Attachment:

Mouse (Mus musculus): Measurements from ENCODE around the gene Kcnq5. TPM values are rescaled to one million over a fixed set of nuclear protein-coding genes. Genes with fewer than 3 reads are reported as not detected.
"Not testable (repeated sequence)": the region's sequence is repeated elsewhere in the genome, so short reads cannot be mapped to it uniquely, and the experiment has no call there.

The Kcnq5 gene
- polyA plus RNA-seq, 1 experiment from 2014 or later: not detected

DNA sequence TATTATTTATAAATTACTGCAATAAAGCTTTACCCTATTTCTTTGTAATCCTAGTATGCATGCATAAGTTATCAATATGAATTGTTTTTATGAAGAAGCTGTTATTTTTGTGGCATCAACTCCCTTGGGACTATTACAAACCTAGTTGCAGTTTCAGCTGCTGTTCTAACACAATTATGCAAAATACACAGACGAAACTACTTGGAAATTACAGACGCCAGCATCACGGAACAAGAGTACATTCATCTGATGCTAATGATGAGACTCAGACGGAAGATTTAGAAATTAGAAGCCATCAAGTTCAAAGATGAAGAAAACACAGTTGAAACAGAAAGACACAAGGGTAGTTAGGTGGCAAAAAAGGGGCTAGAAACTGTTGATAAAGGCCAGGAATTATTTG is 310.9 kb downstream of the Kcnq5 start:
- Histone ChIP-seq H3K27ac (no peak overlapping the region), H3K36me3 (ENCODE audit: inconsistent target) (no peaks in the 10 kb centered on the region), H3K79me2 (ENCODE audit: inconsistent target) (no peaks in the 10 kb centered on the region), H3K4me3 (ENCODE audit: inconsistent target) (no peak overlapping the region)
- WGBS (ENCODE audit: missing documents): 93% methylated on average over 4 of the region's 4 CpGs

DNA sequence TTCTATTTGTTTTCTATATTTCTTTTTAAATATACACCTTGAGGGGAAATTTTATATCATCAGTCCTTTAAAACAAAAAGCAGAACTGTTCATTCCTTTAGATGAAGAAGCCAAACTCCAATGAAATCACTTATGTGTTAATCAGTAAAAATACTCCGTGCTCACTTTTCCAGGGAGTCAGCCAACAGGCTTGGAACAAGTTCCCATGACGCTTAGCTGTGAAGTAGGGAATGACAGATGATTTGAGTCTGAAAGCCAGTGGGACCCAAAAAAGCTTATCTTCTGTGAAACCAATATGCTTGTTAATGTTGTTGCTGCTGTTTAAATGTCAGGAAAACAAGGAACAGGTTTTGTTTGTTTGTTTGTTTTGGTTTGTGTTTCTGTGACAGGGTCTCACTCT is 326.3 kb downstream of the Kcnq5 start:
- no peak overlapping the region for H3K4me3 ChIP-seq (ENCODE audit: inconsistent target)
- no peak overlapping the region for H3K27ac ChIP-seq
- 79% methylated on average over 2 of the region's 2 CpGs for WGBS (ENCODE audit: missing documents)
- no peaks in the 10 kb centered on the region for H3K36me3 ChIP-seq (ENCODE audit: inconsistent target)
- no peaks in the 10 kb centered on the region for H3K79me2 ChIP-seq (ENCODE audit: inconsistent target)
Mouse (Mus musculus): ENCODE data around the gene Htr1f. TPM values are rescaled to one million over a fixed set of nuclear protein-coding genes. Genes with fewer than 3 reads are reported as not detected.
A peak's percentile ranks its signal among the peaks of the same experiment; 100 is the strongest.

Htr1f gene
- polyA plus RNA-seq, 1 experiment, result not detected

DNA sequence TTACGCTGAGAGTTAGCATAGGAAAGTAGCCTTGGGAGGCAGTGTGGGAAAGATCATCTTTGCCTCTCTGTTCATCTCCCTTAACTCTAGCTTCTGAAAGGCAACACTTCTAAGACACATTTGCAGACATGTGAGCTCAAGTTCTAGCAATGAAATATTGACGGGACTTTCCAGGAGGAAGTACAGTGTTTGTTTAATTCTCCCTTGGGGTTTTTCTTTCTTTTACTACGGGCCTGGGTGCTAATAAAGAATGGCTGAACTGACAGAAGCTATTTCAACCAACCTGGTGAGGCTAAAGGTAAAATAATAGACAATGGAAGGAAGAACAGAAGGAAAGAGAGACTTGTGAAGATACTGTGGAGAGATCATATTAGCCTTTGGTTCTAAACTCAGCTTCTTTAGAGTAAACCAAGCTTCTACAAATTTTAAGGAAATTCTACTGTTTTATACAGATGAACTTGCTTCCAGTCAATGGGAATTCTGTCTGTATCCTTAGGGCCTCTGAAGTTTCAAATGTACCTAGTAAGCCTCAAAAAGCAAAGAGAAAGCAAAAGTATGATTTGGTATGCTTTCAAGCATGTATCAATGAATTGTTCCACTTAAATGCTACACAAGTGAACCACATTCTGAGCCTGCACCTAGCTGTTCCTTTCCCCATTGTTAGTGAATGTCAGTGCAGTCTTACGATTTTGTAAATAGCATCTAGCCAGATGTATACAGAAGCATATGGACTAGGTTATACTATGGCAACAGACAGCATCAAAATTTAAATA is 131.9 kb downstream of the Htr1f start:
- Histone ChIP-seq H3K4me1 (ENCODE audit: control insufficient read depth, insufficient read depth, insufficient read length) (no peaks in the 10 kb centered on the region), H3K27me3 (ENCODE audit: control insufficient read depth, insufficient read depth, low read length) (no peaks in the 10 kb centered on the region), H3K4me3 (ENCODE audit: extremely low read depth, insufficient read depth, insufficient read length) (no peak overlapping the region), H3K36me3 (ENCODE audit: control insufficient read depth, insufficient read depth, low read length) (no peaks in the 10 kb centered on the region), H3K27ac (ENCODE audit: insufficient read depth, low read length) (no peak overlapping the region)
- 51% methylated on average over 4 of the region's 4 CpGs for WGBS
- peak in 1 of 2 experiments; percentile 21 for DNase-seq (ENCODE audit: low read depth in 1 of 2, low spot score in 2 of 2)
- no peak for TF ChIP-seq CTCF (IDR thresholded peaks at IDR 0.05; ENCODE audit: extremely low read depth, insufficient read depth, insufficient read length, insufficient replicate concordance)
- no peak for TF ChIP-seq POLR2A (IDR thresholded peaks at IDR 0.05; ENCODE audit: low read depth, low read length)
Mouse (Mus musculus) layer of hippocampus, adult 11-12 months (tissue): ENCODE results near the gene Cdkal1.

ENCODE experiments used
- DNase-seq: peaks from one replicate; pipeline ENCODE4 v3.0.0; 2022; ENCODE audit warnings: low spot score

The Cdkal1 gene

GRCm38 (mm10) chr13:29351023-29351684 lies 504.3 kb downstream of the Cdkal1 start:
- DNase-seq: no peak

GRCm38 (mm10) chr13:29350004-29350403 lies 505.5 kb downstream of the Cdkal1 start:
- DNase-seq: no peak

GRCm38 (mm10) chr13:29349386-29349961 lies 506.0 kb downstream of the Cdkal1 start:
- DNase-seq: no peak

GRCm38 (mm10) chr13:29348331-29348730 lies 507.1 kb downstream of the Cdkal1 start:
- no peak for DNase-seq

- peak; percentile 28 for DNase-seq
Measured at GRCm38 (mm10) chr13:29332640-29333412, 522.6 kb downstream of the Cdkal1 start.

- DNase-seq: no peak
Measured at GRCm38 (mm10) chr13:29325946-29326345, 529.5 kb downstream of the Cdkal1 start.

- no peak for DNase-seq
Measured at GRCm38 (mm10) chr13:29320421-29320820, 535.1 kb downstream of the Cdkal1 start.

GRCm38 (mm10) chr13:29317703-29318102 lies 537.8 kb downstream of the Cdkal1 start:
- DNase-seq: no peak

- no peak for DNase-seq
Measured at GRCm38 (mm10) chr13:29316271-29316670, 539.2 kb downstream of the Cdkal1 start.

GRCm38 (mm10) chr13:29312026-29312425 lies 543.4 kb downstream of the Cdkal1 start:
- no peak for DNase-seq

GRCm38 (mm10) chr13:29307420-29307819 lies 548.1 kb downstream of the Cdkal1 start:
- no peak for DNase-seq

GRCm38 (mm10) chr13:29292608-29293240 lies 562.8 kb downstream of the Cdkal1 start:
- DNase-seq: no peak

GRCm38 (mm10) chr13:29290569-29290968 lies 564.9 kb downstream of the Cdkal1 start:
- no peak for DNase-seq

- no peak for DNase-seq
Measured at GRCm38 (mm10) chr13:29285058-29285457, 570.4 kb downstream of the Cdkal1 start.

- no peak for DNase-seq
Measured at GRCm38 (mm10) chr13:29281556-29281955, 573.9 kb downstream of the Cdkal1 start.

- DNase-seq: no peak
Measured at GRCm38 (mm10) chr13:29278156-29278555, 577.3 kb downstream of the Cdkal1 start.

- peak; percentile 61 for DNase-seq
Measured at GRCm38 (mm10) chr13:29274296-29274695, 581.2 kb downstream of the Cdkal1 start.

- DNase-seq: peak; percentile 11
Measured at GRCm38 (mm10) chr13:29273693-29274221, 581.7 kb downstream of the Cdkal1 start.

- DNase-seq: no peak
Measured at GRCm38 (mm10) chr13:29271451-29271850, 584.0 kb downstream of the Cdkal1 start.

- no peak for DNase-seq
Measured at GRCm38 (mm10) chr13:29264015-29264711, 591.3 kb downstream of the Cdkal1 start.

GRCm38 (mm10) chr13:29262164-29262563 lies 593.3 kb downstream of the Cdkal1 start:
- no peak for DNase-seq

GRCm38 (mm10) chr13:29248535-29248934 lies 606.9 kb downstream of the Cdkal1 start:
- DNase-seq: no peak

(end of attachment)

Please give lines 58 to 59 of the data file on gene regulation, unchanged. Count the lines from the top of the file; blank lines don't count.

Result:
- DNase-seq: no peak
Measured at GRCm38 (mm10) chr13:29278156-29278555, 577.3 kb downstream of the Cdkal1 start.